Supercharge your PowerPoint productivity with
Supercharge your PPT Productivity with PPTools - Click here to learn more.

Proud member of


Image Export converts PowerPoint slides to high-quality images.

PPT2HTML exports HTML even from PowerPoint 2010 and 2013, gives you full control of PowerPoint HTML output, helps meet Section 508 accessibility requirements

Merge Excel data into PowerPoint presentations to create certificates, awards presentations, personalized presentations and more

Resize your presentations quickly and without distortion

Language Selector switches the text in your presentation from one language to another

FixLinks prevents broken links when you distribute PowerPoint presentations

Shape Styles brings styles to PowerPoint. Apply complex formatting with a single click.


PowerPoint antialiases all raster images.

Translation from GraphicsGeekSpeak: It blurs the edges of GIF, JPG, TIF and other bitmap files to minimize the jaggies.

Normally, this improves the appearance of your images, but for some types of images (screen shots especially) it produces nasty, mushy-looking results.

Unfortunately, there's no way to turn off this feature (and it generally IS quite a nice feature).

For screenshow use, there's a trick.

Start with a blank presentation and insert your raster image.

Size it to fill the slide without distorting it.

Choose File, Save As, and pick Windows Metafile (WMF) from the Save as Type dropdown list box.
Give the file a name and save.

Now insert the WMF into your real presentation instead of the original raster image file.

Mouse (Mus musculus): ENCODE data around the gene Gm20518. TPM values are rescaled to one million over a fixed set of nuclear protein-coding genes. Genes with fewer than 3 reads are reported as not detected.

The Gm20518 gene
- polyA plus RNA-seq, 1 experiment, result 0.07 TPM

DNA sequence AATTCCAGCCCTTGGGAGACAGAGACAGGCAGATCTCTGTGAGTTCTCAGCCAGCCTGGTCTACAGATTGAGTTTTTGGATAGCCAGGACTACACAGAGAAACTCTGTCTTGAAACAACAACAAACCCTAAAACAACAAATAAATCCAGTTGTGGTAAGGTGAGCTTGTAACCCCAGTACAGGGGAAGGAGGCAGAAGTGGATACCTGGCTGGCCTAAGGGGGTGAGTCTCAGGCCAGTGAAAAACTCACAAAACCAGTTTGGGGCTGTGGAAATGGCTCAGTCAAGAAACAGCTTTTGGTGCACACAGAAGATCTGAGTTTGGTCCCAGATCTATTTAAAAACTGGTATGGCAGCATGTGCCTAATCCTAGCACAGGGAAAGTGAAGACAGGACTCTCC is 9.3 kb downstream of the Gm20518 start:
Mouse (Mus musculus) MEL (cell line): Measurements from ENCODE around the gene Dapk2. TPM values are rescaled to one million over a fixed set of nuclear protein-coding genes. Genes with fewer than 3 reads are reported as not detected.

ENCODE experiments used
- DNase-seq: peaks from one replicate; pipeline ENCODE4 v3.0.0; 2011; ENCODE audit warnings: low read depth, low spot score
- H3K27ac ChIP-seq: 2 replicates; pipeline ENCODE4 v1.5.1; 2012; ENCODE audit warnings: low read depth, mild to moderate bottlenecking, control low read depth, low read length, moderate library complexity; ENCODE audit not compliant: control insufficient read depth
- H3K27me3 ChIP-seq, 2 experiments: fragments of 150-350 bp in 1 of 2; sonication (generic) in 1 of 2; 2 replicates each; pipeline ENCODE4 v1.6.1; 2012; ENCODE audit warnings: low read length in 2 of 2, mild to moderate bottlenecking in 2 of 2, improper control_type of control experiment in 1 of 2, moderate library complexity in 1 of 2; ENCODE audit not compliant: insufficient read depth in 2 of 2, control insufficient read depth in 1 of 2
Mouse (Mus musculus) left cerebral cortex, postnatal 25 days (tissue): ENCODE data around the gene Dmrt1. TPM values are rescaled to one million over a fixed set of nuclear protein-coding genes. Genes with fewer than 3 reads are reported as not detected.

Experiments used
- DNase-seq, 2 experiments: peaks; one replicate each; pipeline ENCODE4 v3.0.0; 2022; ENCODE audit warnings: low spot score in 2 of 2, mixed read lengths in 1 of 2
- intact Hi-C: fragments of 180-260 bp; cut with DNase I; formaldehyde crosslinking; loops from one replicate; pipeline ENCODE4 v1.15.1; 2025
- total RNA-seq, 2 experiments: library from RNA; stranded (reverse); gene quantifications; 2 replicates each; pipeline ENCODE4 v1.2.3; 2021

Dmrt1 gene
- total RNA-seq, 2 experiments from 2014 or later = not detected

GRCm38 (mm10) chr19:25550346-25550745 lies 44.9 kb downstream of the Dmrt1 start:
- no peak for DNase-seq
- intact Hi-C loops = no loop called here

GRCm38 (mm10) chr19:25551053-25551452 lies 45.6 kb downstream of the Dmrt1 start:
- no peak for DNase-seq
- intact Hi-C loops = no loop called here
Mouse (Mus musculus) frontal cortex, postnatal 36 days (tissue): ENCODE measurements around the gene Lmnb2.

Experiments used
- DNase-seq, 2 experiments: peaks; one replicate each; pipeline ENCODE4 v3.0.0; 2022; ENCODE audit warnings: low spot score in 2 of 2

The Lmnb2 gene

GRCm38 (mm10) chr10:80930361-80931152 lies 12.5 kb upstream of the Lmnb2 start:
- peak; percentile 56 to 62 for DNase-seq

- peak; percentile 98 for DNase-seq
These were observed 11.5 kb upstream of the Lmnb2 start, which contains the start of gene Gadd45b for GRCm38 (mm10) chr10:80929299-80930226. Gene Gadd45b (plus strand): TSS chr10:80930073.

Dig it: No antialiasing.

This dodge seems to work fine for screen shows, but be wary of using it in files you need to print or send to a service bureau for 35mm slides or other output.

It may not print well.

Or at all. It doesn't work at all on my PostScript printers.

Another trick:

Bring your bitmap image into into a bitmap editor. Humble MS Paint works fine for this, by the way.
Select the portion of the image you're after and choose Edit, Copy to put it on the clipboard.
Switch to PowerPoint and choose Edit, Paste Special. Pick Enhanced Metafile from the list and click OK.
PowerPoint leaves the pasted image alone; it doesn't anti-alias it.

One possible drawback: This will probably bump up the size of your PPT files far more than if you simply added the original image, since PowerPoint may not compress the pasted image.

Search terms:mush,blur,fuzz,focus,soft,screen,shot,graphic

Did this solve your problem? If so, please consider supporting the PPT FAQ with a small PayPal donation.
Page copy protected against web site content infringement by Copyscape Contents © 1995 - 2022 Stephen Rindsberg, Rindsberg Photography, Inc. and members of the MS PowerPoint MVP team. You may link to this page but any form of unauthorized reproduction of this page's contents is expressly forbidden.

Supercharge your PPT Productivity with PPTools

content authoring & site maintenance by
Friday, the automatic faq maker (logo)
Friday - The Automatic FAQ Maker

Last update 07 June, 2011